AIDS wreaks havoc on SA business: Study | india | Hindustan Times
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AIDS wreaks havoc on SA business: Study

South Africa's key sectors were badly hit by AIDS leading to a dip in profits and productivity.

india Updated: Nov 30, 2005 20:17 IST

South Africa's key sectors were badly hit by AIDS in the past year to September leading to a dip in profits and productivity, according to a study released on Wednesday.

"The mining, manufacturing and transport sectors are biggest hit," said Brad Mears, Chief Executive of the South African Business Coalition on HIV and AIDS (SABCOHA) which has been conducting annual research on the impact of AIDS on business for the past three years.

"Forty per cent of the manufacturers and transport companies and 60 per cent of the mines report that HIV/AIDS has led to a loss of experience and vital skills in their organisations."

South Africa has one of the highest AIDS rates in the world with around one in seven people, or 6.5 million, infected with the virus, according to figures released by the Health Ministry in July.

Mears said more than 1,030 companies in eight economic sectors were surveyed this year, the biggest such study in South Africa to date.

"When asked how HIV/AIDS is affecting company profits, 55 per cent of the mines, 46 per cent of the transport companies and 38 per cent of the manufacturers surveyed reported that profitability has already been adversely affected by HIV/AIDS," it said.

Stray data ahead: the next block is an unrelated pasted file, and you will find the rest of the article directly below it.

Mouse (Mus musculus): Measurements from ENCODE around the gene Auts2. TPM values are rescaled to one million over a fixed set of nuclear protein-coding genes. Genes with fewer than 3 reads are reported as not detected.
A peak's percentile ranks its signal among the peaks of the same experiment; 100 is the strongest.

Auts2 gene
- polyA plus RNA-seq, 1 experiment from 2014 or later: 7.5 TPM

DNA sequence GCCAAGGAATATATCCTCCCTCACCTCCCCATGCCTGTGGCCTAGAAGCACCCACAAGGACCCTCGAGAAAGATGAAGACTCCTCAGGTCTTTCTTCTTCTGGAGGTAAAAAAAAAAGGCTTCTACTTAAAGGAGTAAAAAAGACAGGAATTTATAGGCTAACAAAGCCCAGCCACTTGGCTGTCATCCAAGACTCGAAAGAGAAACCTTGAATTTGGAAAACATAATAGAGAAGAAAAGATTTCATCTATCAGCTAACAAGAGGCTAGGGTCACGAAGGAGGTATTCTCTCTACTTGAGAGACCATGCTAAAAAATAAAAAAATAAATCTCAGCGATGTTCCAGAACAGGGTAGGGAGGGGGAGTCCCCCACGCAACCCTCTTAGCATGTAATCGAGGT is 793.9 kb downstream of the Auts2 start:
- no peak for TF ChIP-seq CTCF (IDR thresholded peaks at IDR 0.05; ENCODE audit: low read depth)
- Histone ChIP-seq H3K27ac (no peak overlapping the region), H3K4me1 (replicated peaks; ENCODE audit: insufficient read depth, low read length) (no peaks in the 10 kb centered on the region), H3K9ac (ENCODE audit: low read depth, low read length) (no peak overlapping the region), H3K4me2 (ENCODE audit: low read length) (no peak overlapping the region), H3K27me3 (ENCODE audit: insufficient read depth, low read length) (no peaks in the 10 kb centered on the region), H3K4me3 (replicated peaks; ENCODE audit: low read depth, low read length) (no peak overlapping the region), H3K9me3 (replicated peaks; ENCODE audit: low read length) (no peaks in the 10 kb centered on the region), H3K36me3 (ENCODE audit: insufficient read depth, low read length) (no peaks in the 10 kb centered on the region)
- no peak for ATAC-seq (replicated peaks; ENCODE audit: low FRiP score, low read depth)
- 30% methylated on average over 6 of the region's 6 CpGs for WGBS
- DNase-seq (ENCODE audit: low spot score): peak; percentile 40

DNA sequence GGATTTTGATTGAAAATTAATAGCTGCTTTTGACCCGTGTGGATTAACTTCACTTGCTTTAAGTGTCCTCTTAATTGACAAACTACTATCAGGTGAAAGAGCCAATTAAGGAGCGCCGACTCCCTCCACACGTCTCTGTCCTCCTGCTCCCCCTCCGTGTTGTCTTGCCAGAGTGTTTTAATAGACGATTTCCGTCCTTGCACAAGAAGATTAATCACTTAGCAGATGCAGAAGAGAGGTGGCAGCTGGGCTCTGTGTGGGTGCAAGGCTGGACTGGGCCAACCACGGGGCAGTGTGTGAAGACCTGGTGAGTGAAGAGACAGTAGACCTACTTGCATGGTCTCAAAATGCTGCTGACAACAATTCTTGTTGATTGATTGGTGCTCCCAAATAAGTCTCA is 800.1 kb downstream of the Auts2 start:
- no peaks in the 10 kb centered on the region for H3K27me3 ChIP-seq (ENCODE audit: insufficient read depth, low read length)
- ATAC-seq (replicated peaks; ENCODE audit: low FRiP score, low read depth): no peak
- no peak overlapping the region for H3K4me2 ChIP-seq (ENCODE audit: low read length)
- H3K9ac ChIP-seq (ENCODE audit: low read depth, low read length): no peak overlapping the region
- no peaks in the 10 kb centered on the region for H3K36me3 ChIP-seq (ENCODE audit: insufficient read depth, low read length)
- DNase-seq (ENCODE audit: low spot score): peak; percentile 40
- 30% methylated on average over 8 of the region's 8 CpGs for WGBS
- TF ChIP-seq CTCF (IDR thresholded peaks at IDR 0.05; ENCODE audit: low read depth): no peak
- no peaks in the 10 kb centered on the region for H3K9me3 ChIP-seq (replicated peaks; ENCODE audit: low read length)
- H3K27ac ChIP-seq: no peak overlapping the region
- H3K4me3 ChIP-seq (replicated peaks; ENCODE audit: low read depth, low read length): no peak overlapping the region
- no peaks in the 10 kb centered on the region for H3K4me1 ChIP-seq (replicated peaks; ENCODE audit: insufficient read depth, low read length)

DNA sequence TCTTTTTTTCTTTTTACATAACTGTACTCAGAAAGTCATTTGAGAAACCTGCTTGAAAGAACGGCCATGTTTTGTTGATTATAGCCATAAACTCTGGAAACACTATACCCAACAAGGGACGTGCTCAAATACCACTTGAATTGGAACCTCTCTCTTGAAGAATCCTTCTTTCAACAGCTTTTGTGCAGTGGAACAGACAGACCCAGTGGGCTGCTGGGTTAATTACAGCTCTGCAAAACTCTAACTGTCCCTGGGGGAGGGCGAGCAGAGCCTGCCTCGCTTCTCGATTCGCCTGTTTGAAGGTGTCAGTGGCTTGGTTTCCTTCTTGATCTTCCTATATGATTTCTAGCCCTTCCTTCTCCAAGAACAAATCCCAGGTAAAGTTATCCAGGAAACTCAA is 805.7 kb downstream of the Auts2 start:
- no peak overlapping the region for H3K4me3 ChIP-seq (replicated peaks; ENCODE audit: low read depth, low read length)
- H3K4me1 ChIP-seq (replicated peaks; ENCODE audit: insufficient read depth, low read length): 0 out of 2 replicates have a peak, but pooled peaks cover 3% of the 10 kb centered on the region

"Profitability in the retail, wholesale, motor trade and building and construction sectors appear to be relatively less affected, but respondents in all eight sectors expect the impact of the epidemic to escalate over the next five years."

The study found that AIDS had biggest impact on labour productivity and worker absenteeism.

"A number of companies are also experiencing higher labour turnover rates, lost experiences and skills and high recruitment and training costs due to the epidemic," the study said.

Most small and medium sized businesses did not have any awareness or treatment programmes in place, while larger companies were pro-active in dealing with the pandemic.

Forty per cent of large companies provided anti-retroviral drugs to their employees, while 17 per cent of medium-sized and three per cent of small-sized businesses had treatment programmes.

But the study showed that due to stigma and perceived discrimination against HIV-positive people, not many workers take advantage of the AIDS programmes.

"More than 75 per cent of the mines and financial services companies with HIV/AIDS programmes in place indicated that stigma or discrimination has undermined the effectiveness of their programmes, that is participation and take-up rates," the study noted.